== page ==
One ruler had a penchant for gilded palaces, poorly-executed jokes, financial irresponsibility, and nepotism. The other was a Roman emperor who thought about making his horse a consul.

Is Jared Kushner the American equivalent of a horse-consul? Perhaps it’s Sean Spicer? Kellyanne Conway and Betsy DeVos both feel right as well.

This comparison isn’t just to be glib, though that’s certainly in fashion amongst the Resistance. Rather, it’s to illustrate a wider point.

As Caligula’s excesses and buffoonery represented lost opportunities for the Roman Empire, so too does the presidency of Donald Trump, whose own over-the-top leadership and clear political incompetence squander the power of a great nation-state.

Caligula, famously, helped spark the Jewish Revolt of 66–70 CE, when he dismissed Jewish petitions against Roman misgovernment by asking why Jews didn’t eat pork. Caligula was long dead by the revolt, assassinated by his bodyguard (perhaps our equivalent of Paul Ryan filing articles of impeachment?). Yet the four short years of his reign, from 37–41 CE, represented a lost opportunity to stifle that rebellion decades before it happened. Imagine if Caligula could have imitated Augustus Caesar, who handled Jewish politics with finesses. Would the Temple of Solomon still stand today, rather than being pulled down by Roman legionaries?

If we look at Trump through the Caligula lens, we must look beyond just the personal excess and gilded palaces, past the emperor’s orgies and Trump’s reputed golden showers, and to the conditions behind them.

As Caligula led a secure Roman Empire threatened by only by the mumbles of great disruption, so too does Trump. Caligula’s amoral rule did not bring down the Empire, since in the 1st Century the Empire was too well-organized and its enemies too weak. That collapse would come hundreds of years later, the result of a confluence of conditions that Caligula’s rule helped continue, but did not single handedly cause.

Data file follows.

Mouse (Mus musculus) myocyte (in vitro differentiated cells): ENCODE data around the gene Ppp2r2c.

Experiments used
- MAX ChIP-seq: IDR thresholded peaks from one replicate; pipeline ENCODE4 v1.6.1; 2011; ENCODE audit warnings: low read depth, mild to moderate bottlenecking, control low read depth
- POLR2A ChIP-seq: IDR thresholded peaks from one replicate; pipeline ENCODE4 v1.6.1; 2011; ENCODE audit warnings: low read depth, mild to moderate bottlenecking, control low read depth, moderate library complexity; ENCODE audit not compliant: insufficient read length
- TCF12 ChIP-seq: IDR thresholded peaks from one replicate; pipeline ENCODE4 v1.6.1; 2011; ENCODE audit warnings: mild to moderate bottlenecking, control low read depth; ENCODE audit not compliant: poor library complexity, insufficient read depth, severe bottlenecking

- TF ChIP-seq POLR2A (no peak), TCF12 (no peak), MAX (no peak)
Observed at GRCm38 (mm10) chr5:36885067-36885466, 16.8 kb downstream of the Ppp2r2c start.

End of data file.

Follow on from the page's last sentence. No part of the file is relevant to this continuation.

The same can be said of Trump’s rule. Like Caligula, there are no great rivals to the United States: no Soviet Union, a China that still adheres to a peaceful rise, nothing but the battering of Sunni supremacist barbarians at the gates of the superpower. The territorial integrity of the U.S. itself is not even remotely in question; Putin’s wild-eyed gambit to force a California secession ended in laughs. Its allies, some of whom are alarmed by the current White House, are content to wait out Trump.

Yet beyond the maximum 8 years of a Trump presidency, great challenges loom. None of them are being addressed by Trump. If Caligula’s malfeasance helped spark the Jewish Revolt, with its far-ranging consequences, and did nothing to alleviate the excesses of the Caesarian imperial system, Trump threatens to cause wars that might otherwise be avoided while reinforcing all that is irrational about the United States.

(Read more at American Politics Made Super)

8 thoughts on “Trump, The American Caligula, Is A Gigantic Waste Of Time For The United States

  1. Trump is a harbinger of an unfortunate turn in American history. While the people voted for Trump the man – it is Trumpism that they really voted for, and if Trump doesn’t hand the people what they want, a future President Cruz will. This is America’s unfortunate 4th turning, and it has a long way to go. By the time this is over, Whites will no longer constitute a majority, especially in the “Mexicanized” American Southwest. The tide would then have turned enough in favor of the colored descendants for their turn to hijack the Democratic Party and use their Ethno-Nationalist call to reclaim the land of their 19th century forefathers.